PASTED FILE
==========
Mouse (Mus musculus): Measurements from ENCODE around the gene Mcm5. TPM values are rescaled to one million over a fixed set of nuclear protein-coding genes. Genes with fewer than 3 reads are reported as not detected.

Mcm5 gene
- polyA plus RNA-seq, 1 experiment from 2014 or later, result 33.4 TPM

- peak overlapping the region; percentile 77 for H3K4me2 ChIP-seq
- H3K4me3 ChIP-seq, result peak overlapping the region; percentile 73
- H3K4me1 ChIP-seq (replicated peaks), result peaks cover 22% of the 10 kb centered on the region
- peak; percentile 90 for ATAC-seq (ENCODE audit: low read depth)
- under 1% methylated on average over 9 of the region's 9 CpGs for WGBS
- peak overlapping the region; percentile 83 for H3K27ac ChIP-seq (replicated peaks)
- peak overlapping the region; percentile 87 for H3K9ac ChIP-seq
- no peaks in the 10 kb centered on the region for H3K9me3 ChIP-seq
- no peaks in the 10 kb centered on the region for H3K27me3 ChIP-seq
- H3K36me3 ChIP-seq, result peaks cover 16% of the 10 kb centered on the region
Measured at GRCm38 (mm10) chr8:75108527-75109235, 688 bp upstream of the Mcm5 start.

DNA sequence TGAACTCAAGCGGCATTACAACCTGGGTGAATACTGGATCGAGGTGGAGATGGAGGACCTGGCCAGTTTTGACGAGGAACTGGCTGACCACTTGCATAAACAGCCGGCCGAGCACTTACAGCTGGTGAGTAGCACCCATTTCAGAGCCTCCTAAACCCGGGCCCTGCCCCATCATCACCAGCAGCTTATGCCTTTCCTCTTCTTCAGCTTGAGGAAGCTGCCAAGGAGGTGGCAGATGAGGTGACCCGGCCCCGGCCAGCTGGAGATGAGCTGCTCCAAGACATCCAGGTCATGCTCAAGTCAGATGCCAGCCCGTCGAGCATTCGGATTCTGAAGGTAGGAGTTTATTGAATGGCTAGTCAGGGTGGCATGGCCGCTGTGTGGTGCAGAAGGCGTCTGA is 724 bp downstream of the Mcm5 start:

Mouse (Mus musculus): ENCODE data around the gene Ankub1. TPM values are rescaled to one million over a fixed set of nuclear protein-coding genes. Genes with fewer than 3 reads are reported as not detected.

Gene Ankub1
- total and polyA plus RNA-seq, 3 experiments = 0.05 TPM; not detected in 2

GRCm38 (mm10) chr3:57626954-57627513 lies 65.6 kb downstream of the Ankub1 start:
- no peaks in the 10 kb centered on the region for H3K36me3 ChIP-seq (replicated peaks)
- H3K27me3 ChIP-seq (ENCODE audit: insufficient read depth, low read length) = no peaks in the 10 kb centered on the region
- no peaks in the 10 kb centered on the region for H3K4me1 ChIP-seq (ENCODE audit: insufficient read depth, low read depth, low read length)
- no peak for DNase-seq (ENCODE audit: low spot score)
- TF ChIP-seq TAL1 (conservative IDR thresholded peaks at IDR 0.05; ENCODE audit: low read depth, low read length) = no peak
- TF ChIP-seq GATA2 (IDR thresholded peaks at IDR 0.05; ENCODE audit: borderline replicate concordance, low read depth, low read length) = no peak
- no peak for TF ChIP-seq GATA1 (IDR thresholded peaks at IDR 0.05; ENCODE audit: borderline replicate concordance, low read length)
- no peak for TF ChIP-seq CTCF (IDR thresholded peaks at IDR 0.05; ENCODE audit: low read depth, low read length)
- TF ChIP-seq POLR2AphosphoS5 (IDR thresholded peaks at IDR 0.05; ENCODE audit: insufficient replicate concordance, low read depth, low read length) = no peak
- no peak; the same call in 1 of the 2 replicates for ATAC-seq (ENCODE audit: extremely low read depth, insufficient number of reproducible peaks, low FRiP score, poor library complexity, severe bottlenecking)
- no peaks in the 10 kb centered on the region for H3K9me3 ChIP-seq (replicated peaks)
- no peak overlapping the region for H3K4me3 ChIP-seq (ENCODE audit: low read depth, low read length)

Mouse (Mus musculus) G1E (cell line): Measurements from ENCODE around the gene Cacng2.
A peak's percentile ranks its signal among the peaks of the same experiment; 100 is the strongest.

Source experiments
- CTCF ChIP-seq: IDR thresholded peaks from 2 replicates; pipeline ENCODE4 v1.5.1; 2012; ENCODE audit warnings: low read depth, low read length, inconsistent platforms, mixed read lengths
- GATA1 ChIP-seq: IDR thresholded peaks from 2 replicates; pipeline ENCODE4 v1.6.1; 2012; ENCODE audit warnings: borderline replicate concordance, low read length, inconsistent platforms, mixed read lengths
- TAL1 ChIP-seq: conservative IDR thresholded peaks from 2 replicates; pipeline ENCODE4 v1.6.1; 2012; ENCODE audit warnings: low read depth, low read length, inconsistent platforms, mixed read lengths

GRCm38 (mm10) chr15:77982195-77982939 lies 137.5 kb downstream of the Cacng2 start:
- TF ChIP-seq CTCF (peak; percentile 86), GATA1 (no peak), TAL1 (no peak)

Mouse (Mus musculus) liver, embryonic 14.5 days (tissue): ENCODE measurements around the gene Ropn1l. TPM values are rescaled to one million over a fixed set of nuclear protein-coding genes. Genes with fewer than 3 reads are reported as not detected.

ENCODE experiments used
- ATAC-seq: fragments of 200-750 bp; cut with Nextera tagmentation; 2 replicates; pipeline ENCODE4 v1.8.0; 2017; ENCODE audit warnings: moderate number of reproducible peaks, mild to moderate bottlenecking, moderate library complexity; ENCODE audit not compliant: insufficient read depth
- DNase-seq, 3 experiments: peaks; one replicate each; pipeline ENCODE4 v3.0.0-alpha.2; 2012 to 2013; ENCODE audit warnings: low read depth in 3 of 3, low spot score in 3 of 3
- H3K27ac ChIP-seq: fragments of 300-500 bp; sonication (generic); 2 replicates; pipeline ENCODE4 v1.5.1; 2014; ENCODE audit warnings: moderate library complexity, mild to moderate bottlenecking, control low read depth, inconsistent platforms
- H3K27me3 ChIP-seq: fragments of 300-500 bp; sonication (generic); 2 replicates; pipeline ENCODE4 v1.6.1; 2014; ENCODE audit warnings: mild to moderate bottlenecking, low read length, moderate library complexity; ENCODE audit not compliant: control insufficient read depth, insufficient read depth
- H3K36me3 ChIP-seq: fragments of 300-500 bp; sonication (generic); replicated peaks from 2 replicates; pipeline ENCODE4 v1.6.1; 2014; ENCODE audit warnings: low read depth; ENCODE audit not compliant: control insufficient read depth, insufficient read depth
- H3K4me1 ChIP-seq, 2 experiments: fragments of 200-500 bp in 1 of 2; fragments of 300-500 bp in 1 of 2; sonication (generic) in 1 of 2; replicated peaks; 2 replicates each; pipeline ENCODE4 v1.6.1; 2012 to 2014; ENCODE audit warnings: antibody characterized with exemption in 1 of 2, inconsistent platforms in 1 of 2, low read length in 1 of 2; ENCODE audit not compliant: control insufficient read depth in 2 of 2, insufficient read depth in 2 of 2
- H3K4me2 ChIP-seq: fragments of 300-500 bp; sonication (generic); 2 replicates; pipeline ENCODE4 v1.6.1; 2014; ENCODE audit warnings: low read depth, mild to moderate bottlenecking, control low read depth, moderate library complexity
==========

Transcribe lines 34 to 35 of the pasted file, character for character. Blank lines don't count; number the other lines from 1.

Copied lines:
Source experiments
- CTCF ChIP-seq: IDR thresholded peaks from 2 replicates; pipeline ENCODE4 v1.5.1; 2012; ENCODE audit warnings: low read depth, low read length, inconsistent platforms, mixed read lengths